Your CV should be a summary of your academic and professional history and achievements. It should highlight your education, qualifications and previous employment while selling yourself to a potential employment. Emphasise core skills, detail your key strengths, showcase your experience, and make sure you’re giving yourself the best possible chance of getting that job interview. After all, there’s a big difference between an average CV and a great CV, so here are four key ways to write a great CV.
This is an extremely important part of your CV. It should have a clear, easy-to-follow structure that the employer won’t have to decipher or re-read to make sense of it. Generally, you should structure your CV in the following order: Name and contact details; Personal profile; Key skills and achievements; Employment history; Education and qualifications. We’ve written more detail about each section below:
This is the very first part of your CV. It should be positioned at the top of the page where it’s clear and easy for the employer to find. Don’t title your CV with ‘CV’ or ‘Curriculum Vitae’ as it’s a waste of space. Instead, use your full name as the title and write your contact details underneath it. Your contact details should include your hometown, phone number and email address. You can also include a link to your LinkedIn profile (but make sure it’s up to date!).
This is also known as a ‘personal statement’ or ‘professional profile’. It’s a short paragraph that sits underneath your contact details, and it should give an overview of who you are, your key strengths, your career goals and experience. Keep it short and sweet.
This section should outline your previous jobs, internships and work experience. You want to put the most recent information first and then work backwards (reverse chronological order). Each position of employment should state your job title, the employer, the dates of employment (month and year), and a line that summarises your job role. Underneath this line, bullet point key responsibilities, skills and achievements gained within the role. Keep it short and concise. If you have years and years of experience, you can reduce the detail of old or irrelevant roles. If you have positions from more than 10 years ago, remove them.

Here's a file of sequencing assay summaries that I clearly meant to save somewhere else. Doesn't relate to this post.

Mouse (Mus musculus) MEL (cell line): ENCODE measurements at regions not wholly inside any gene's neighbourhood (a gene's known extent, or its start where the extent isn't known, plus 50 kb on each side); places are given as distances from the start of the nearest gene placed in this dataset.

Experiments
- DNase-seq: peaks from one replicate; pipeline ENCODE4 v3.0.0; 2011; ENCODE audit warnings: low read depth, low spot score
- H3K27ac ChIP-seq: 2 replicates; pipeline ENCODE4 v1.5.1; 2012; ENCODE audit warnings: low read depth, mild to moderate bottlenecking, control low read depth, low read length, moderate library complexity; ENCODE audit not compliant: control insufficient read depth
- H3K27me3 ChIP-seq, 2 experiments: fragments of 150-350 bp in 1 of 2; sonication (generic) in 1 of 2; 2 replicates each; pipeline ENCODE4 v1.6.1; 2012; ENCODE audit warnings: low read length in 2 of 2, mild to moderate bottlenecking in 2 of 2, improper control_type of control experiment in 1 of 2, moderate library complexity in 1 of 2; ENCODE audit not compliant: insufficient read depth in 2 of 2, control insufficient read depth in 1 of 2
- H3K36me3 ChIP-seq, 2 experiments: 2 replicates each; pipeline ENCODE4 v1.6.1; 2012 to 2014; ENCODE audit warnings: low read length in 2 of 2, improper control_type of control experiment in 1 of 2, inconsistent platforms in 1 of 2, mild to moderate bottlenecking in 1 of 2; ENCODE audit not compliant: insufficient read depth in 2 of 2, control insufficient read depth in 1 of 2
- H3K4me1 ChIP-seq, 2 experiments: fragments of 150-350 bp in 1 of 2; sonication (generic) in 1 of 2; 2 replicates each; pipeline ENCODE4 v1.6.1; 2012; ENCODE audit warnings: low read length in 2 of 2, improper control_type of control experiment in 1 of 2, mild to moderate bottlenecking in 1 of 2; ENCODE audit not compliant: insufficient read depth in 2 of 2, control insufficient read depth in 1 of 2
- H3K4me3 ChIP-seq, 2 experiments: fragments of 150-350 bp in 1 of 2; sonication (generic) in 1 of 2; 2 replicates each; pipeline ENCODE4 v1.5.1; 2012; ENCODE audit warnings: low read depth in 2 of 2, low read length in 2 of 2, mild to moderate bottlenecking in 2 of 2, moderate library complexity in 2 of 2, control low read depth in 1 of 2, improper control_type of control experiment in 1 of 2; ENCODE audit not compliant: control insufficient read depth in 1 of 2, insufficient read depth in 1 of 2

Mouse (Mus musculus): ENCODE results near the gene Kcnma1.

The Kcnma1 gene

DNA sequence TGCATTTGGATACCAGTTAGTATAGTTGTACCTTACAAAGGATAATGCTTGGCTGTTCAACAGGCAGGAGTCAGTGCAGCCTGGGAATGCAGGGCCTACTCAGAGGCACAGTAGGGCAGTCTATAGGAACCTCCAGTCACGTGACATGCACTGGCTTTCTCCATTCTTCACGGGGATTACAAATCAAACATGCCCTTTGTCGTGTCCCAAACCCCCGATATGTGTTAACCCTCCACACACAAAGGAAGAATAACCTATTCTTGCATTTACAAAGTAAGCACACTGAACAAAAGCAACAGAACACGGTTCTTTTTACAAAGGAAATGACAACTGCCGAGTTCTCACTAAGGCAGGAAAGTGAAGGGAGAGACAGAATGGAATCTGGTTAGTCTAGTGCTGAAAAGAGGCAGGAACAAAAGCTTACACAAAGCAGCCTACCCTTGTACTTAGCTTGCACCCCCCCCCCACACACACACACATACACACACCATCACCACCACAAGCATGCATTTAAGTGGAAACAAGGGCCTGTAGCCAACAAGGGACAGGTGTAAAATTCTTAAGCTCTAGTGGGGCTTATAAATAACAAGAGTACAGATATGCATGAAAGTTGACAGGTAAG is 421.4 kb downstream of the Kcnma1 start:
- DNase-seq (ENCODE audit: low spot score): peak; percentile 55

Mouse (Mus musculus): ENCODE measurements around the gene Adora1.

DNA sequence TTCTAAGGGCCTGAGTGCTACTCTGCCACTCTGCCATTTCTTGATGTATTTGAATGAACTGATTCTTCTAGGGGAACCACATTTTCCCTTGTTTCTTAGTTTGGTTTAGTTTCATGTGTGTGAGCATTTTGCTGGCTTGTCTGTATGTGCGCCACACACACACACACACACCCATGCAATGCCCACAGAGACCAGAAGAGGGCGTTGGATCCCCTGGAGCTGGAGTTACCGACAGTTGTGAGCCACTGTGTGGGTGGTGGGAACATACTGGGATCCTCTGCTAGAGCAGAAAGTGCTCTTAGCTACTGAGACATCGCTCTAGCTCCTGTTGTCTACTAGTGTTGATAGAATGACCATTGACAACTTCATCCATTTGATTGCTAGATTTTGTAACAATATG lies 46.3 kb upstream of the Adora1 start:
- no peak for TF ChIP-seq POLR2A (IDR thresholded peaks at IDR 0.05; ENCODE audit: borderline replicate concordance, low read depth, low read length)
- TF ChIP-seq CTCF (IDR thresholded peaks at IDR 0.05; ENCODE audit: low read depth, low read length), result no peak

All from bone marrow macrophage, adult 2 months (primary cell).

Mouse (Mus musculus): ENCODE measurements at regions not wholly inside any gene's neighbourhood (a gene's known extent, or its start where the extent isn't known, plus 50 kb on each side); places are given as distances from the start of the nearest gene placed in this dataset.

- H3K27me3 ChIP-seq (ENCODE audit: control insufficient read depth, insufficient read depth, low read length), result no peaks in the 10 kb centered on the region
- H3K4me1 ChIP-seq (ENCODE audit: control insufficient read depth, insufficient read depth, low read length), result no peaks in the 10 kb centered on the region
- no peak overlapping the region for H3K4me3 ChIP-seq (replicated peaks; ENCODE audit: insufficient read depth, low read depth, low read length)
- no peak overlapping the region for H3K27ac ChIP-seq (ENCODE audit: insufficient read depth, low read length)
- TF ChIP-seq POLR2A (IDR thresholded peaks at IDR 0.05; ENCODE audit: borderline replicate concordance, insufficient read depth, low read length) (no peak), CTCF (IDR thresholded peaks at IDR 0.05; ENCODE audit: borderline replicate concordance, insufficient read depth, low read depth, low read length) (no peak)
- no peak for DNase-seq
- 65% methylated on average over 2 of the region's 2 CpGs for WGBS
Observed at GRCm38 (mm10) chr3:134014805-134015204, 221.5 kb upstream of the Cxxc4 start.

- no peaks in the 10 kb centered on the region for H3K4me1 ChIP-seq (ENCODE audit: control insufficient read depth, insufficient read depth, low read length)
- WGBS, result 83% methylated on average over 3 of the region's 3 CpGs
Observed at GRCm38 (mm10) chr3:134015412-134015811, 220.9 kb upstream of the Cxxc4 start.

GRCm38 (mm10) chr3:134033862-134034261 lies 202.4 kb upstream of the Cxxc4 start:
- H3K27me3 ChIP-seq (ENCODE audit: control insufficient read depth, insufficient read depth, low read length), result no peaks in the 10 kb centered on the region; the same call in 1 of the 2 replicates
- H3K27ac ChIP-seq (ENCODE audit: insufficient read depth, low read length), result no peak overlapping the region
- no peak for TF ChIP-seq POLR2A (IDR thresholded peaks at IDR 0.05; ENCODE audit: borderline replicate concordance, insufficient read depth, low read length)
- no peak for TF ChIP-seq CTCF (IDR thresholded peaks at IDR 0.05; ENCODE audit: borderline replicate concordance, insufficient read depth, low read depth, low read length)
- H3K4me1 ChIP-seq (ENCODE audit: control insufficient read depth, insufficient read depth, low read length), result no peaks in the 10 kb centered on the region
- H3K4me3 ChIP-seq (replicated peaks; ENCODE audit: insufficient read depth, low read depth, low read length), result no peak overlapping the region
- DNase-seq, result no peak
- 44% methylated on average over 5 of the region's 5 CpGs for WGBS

(Please ensure all past jobs are written in the past tense.)
This should have a similar structure to your employment history section. It should have your most recent education first, so list everything in reverse chronological order. Include the name of the institutions, dates you were there, and any qualifications and grades you achieved.
It’s important that your CV is consistent in every possible way. It should be consistent with your LinkedIn profile, have consistent fonts and word sizing, and
have a generally consistent layout. Make it as easy as possible for the recruiter to trust what you’re saying and be able to read everything with ease. For example, if you write in the third person, make sure you do so throughout the whole document. If you’ve already got a CV and you simply need to update it, make sure all updates are consistent.
The look and consistency of your CV is really important as it can either draw the potential employer in or annoy them if it’s hard to follow. Make sure it’s as clear as possible with good use of headings.
3. Give examples
Instead of making generic statements about your past roles, such as ‘achieved good sales with lots of customers’, give examples of what you did and why it worked. Statistics and facts are a really effective way of ‘wowing’ the potential employer. You could say ‘achieved [x number] of sales within a five-month period, dealing with [x number] of customer accounts’, which is then more specific and an interesting example that highlights your strengths.
4. Proofread and feedback
Once you’re satisfied that your CV is selling you and your skills effectively, proofread it. Look for grammatical errors, spelling mistakes and inconsistencies. Then ask someone else to read through it. Ask them for some honest feedback about what works and what doesn’t. This is a great way of polishing your CV and making it the best it can be.
Once you’ve completed these four key steps, it’ll be time to send off your CV to your chosen job vacancy! If you’re unsure what your next steps are, you’ve just started looking for work, or you can’t find the right job, contact us at Ascendant Recruitment. We have lots of temporary, permanent, part-time and full-time roles, and we’ll be able to find one to suit you!